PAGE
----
Former Malian president Amadou Toumani Toure, who won acclaim as a champion of democracy before being toppled by a military coup in 2012, has died at the age of 72, an aide said on Tuesday.
Toure’s life in many ways symbolised the stop-start nature of democracy in Mali, where his successor, Ibrahim Boubacar Keita, was overthrown in another coup this August.
Widely known by his initials ATT, Toure led an army coup in 1991 against military ruler Moussa Traore, who had violently suppressed anti-government protests. Toure organised democratic elections the following year and handed over power to a civilian president, earning him the nickname of “Soldier of Democracy”.
He died in Turkey on Monday night, his chief of staff, Seydou Cissouma, told Reuters, providing no further details.
Jeune Afrique reported the former president was flown to Turkey after undergoing a heart operation in Bamako.
“A major actor in Malian democracy, ATT, over the course of his exceptional life, contributed to shaping a modern Mali,” interim president Bah N’Daw said in a statement.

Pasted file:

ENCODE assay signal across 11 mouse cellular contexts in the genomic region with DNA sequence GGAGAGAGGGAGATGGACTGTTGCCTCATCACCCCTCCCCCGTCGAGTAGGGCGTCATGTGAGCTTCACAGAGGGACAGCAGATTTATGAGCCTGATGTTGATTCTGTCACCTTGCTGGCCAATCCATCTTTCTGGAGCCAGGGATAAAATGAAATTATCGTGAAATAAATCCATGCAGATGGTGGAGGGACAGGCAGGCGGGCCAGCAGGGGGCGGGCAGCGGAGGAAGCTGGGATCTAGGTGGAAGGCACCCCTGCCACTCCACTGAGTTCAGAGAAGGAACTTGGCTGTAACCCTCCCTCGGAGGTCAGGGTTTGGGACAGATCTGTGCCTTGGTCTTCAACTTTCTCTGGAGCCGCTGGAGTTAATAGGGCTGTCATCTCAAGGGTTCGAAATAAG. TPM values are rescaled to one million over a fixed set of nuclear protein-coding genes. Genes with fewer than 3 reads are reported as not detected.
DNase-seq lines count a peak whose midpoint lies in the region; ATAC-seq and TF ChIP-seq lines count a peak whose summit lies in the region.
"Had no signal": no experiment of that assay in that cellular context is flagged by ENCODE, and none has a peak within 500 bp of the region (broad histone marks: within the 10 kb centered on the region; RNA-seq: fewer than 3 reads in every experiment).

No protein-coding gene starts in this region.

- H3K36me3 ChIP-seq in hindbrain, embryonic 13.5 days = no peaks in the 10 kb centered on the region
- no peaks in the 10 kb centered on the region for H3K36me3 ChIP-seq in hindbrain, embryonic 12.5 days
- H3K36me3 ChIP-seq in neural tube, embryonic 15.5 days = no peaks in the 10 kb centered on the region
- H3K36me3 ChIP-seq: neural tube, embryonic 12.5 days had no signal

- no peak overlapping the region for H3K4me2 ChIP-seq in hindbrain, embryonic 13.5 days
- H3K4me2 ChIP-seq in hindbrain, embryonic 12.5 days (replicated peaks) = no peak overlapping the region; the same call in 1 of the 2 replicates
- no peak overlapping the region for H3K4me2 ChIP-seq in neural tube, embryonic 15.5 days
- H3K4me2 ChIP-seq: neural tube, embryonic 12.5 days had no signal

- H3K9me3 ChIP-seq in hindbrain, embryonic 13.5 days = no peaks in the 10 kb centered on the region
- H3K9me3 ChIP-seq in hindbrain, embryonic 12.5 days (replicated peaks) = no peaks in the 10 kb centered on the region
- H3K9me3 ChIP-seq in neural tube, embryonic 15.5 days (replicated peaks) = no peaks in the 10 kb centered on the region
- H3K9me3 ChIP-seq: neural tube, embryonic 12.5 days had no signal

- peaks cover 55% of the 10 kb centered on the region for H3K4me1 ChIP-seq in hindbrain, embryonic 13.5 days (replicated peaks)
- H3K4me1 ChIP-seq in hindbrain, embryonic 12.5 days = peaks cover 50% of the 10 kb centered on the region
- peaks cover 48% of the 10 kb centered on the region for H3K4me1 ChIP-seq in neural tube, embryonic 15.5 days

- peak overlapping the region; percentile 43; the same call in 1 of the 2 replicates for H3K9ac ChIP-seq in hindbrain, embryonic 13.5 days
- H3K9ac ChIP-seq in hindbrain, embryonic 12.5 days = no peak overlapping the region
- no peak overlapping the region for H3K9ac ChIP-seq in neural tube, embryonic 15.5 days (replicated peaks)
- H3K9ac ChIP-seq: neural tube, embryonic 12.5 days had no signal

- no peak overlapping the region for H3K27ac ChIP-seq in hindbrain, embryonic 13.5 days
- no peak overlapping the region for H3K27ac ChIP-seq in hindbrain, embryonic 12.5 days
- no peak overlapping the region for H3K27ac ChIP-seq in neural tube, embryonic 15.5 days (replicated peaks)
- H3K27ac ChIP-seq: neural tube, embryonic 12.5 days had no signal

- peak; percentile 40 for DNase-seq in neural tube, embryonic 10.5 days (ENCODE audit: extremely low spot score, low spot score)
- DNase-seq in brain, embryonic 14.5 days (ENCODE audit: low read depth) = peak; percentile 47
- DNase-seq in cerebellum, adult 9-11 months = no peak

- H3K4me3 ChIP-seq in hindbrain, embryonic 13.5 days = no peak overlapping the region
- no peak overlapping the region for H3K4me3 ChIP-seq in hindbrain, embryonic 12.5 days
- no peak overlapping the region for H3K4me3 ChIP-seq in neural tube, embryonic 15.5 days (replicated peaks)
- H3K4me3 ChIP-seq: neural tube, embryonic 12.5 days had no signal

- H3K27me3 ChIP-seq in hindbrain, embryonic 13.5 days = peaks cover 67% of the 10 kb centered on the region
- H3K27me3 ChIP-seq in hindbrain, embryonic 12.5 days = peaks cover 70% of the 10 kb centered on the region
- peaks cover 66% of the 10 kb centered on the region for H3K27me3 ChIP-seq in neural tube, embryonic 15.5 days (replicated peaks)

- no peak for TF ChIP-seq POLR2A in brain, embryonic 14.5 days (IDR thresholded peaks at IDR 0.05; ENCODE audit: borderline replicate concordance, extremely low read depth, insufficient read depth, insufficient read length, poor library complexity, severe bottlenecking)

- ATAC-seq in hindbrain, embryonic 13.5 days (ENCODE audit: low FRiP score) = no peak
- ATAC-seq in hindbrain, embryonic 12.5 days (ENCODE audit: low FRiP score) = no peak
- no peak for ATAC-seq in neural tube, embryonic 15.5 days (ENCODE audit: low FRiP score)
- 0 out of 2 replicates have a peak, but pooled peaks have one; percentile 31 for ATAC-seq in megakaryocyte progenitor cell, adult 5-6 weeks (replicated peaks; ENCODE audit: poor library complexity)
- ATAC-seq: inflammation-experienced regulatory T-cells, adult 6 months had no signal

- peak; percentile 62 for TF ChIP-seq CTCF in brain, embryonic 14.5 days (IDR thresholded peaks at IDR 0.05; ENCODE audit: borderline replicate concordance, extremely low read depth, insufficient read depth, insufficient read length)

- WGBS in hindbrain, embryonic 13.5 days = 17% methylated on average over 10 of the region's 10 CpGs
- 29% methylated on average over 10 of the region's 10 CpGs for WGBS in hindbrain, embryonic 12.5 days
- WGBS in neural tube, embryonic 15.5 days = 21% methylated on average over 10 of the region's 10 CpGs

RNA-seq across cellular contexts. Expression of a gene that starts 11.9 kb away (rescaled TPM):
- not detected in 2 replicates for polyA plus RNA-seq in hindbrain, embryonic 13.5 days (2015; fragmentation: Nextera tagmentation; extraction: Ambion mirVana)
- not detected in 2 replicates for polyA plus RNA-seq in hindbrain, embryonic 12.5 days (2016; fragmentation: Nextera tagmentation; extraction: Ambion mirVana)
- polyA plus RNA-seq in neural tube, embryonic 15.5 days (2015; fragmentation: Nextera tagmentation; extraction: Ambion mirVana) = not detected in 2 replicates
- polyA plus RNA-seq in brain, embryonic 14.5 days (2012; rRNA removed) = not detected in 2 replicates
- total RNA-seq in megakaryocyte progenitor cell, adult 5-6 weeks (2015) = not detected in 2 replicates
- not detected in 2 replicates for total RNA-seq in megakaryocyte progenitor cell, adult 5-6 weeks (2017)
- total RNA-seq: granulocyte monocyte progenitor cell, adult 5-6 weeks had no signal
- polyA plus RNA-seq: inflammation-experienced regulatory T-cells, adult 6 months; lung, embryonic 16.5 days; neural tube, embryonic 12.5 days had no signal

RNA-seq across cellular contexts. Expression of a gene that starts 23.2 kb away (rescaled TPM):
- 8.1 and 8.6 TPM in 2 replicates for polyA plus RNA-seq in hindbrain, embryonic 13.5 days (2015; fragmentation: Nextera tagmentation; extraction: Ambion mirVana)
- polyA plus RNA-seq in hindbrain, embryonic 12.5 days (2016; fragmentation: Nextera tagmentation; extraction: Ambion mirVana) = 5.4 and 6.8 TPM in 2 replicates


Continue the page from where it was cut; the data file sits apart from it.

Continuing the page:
Toure returned to the presidency in 2002, winning election with nearly 65% of the vote, and was re-elected to a final five-year term in 2007.
During his presidency, Mali won international praise as a regional model of democracy for its regular elections and relatively free press. Toure was planning to step down when his second term expired in 2012.
But his authority was weakened by high-level corruption, armed opposition in the desert north and a perception among some Malians that elections were not as free and fair as international observers suggested.
That ultimately led to the March 2012 coup by mid-ranking officers, followed by the fall of northern Mali to jihadist militants later that year.
Despite intervention by French forces in 2013 to help the government retake the north, militants linked to al Qaeda and Islamic State have since expanded their foothold in Mali and other countries in the region.